Kim Tepe

Miriam Omura

Ani Volkan

Mandy Greer

Jampa Dorje

Gallery One’s exhibits open on the first Friday of most months in conjunction with the Ellensburg Art Walk.
Click here for a full walking tour and map.

April 7-29, 2017

Opening Reception: April 7, 5-8pm

Exhibit Sponsors:
Cornerstone Pie
Ellensburg Downtown Pharmacy

Main Gallery & Mezzanine:

Needles and Thread
A National Fiber Show
juried by Mandy Greer

View the Exhibition Catalog

Featuring works by:
Ivonne Acero, Andrea Alonge, Mayumi Amada, Sally Anaya, Maggie Avolio, Diana Baumbach, Andrea Beck, Diane Bronstein, Daphne Cuadrado, Deb Curtis, Sara Drower, Connor Dyer, Kelly Fleek, Jacquelyn Galbraith, Anne Greenwood Rioseco, Sarah Haven, Kiana Honarmand, Lexie Johnson, Katt Kelly, Philippe Kim, Annie Klaas, Kandy Lopez, Heather Macali, Elysia Mann, Jennifer Mcnelly, Amy Meissner, Chris Motley, Miriam Omura, Ajean Ryan, Heather Scholl, Rowen Schussheim-Anderson, Julia Tatiyatrairong, Kim Tepe, Donimique Vitali, Ani Volkan, Ny Wetmore, Emily White

Juror’s Statement:   

I am a working artist, so I know all too well the vulnerability of submitting work to be judged.  I know the disappointment of not getting in, and how it wounds. But also how it can make us reconsider our perspective, and also become even stronger advocates for our own vision of our work. So I juried this show with the tender hearts of hard-working artists in mind. I literally could have kept twice as many works in, I loved so many and felt pleasure in getting to see what people are making. But the parameters of the show made me edit, and with all editing, a more concise story begins to emerge. I didn’t select work in an academic way, but as a pleasure-seeker, as someone who loves what the human hand can make and say, and express that words can’t.  There is beauty, yes, but also anger, a will to be heard, a will to be seen even at our lowest.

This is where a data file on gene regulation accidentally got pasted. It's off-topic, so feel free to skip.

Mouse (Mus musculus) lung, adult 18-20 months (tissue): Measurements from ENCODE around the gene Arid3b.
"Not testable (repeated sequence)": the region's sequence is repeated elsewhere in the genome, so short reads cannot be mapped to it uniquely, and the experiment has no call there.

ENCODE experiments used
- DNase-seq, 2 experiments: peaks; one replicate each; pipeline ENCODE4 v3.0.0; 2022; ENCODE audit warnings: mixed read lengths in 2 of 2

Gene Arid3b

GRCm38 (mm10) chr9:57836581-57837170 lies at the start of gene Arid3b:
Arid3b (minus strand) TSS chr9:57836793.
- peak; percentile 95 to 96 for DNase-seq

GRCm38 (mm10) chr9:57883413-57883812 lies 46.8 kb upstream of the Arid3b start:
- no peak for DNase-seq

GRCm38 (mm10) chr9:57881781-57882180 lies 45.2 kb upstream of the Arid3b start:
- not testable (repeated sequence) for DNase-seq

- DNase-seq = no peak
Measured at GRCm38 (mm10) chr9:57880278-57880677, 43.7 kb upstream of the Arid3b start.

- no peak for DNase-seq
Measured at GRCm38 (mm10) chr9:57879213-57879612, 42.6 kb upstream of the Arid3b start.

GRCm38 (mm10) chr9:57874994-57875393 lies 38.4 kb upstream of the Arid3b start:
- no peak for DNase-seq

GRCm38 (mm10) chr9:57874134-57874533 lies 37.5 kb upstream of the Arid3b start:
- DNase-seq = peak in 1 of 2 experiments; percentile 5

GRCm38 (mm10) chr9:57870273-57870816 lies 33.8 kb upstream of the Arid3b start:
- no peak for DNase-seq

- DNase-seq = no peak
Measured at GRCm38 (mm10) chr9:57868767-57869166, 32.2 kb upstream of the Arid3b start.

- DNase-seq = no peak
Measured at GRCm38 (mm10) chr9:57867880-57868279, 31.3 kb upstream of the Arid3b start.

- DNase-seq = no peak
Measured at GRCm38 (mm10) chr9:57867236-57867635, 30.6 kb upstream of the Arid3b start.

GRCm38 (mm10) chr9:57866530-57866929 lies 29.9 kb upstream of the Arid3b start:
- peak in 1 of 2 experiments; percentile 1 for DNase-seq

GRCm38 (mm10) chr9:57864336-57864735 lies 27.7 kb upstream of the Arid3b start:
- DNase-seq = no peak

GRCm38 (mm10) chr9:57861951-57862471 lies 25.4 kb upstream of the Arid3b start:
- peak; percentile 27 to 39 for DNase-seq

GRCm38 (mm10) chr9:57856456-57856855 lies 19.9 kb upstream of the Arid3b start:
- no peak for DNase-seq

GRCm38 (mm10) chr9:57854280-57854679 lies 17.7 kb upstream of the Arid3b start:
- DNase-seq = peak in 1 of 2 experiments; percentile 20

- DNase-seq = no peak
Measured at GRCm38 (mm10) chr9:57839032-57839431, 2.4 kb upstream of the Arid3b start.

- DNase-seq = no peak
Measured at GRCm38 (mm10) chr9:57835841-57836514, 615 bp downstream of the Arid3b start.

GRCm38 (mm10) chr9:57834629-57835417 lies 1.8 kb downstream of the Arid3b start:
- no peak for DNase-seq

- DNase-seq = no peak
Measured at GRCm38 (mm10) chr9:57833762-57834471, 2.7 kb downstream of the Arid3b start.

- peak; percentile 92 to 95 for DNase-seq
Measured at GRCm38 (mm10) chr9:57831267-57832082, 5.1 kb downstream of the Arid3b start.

As a conceptual artist whose own beginnings are grounded in traditional craft pottery, particularly Japanese folk pottery and the philosophy of Wabi-sabi, I gravitate to works that are not necessarily about a perfection in craft technique, but what the essence of craft means; a deeply passionate engagement with materials that transcends what is proper and correct. The story, the will of the individual voice is what pulls me in. I gravitate to the underdog, the freaks and geeks, the weirdos, those who know the shadow and make their own light, despite all odds. I chose many works that act as a mirror for us all, or that might be speaking to just a few, offering comfort as if to say “I see you, I am like you too.”

Fiber and cloth are some of the human animal’s oldest technologies, technologies that are built to last and are still important, thousands of years after they were invented. Cloth and the things we make with it shows our will to survive, to stay warm, to comfort with a blanket, to sail into the unknown with full sails, to adorn ourselves with intricate beauty showing off the infinite in the human imagination. Cloth is about softness, and the domestic, and also about resiliency and invention. Thank you for allowing me to see the threads in everyone’s work, and pull together a picture of this moment in time.